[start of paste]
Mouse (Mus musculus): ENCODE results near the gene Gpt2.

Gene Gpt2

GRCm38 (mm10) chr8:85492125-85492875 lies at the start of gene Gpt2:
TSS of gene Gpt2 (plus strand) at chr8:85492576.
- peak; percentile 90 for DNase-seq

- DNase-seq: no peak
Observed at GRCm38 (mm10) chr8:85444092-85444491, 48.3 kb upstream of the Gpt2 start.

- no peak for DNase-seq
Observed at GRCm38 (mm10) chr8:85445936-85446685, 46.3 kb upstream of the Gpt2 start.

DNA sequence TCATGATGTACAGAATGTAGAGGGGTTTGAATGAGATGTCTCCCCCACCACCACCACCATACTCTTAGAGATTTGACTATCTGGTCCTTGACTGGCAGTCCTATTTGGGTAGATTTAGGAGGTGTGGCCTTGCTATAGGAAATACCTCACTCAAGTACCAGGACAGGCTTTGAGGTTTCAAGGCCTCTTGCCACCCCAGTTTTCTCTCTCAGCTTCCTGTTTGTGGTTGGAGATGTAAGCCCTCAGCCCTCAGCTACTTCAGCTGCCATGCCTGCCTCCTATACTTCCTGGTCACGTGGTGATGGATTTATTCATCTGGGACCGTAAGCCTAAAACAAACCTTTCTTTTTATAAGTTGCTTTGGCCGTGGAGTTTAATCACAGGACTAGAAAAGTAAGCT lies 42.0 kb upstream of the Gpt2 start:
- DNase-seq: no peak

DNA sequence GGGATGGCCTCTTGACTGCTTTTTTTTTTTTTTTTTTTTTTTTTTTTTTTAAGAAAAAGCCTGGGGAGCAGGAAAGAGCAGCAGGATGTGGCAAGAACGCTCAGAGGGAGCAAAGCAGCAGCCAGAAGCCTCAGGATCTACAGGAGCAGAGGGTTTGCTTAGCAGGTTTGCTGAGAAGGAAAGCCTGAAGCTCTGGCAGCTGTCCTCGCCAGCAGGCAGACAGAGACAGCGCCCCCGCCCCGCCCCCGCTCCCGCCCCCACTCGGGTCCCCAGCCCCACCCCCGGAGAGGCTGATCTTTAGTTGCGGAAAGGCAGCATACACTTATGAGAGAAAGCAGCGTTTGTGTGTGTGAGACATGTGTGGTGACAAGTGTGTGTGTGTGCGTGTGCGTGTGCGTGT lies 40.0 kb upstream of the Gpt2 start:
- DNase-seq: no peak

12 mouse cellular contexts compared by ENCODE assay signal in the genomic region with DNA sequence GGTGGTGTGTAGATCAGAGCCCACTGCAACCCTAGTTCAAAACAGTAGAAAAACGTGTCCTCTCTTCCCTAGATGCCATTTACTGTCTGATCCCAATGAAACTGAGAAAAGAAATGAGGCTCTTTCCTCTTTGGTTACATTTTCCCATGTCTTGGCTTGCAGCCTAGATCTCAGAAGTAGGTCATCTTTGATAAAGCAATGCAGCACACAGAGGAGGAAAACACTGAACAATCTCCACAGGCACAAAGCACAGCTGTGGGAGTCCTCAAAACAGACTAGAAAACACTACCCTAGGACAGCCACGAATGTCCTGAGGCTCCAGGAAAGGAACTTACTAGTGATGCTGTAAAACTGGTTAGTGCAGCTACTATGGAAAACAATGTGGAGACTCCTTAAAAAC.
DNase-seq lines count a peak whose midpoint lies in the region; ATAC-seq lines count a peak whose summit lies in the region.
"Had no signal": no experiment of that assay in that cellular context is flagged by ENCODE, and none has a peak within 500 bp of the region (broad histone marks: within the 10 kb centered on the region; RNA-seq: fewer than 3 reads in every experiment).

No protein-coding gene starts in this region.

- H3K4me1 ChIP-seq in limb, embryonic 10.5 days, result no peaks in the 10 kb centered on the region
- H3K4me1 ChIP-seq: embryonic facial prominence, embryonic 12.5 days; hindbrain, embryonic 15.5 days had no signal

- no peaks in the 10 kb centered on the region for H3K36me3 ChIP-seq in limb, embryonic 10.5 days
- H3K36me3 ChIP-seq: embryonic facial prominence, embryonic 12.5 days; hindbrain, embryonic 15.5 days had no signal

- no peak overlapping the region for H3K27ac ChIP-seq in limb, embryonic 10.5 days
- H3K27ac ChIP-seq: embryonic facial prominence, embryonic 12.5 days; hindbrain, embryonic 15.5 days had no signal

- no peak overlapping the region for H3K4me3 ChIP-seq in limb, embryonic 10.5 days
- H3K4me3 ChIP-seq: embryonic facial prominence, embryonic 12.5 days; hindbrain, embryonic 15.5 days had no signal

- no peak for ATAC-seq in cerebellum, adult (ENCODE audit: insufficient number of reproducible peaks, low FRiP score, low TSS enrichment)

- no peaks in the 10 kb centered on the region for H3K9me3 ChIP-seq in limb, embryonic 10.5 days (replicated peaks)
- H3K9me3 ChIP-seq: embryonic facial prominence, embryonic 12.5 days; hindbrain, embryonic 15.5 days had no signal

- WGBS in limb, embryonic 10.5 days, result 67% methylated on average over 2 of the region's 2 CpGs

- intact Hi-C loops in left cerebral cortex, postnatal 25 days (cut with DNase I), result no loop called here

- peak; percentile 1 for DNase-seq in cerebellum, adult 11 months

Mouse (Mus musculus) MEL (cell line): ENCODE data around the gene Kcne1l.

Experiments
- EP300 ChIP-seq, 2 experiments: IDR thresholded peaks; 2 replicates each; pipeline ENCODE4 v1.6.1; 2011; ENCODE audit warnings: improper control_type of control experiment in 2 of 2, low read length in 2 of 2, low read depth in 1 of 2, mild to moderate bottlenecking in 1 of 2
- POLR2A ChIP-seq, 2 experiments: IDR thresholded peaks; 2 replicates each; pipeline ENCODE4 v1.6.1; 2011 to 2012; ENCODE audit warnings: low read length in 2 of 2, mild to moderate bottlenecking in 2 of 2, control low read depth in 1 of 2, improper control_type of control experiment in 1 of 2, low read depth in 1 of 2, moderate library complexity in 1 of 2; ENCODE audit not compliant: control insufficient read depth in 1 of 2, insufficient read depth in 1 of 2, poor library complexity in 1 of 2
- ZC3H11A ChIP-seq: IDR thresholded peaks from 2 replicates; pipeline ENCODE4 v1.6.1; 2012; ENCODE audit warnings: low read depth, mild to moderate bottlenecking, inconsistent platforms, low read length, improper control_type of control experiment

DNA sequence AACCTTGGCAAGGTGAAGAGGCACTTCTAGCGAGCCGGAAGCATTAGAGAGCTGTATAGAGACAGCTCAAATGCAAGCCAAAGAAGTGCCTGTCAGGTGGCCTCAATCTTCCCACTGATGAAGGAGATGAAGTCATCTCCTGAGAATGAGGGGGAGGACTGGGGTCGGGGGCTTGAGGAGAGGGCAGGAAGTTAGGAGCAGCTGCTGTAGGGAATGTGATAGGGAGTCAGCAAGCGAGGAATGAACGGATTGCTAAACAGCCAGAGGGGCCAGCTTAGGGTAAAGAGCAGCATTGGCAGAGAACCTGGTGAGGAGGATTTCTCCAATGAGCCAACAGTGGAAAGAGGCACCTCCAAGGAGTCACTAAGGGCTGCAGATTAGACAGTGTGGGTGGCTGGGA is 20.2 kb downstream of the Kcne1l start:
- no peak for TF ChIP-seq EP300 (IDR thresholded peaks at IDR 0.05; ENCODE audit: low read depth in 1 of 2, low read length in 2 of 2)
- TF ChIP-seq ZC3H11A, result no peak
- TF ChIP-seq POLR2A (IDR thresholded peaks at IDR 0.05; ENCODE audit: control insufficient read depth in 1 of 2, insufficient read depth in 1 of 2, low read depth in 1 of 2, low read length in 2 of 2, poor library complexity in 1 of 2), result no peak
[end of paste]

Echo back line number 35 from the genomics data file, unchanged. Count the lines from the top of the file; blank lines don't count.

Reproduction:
- POLR2A ChIP-seq, 2 experiments: IDR thresholded peaks; 2 replicates each; pipeline ENCODE4 v1.6.1; 2011 to 2012; ENCODE audit warnings: low read length in 2 of 2, mild to moderate bottlenecking in 2 of 2, control low read depth in 1 of 2, improper control_type of control experiment in 1 of 2, low read depth in 1 of 2, moderate library complexity in 1 of 2; ENCODE audit not compliant: control insufficient read depth in 1 of 2, insufficient read depth in 1 of 2, poor library complexity in 1 of 2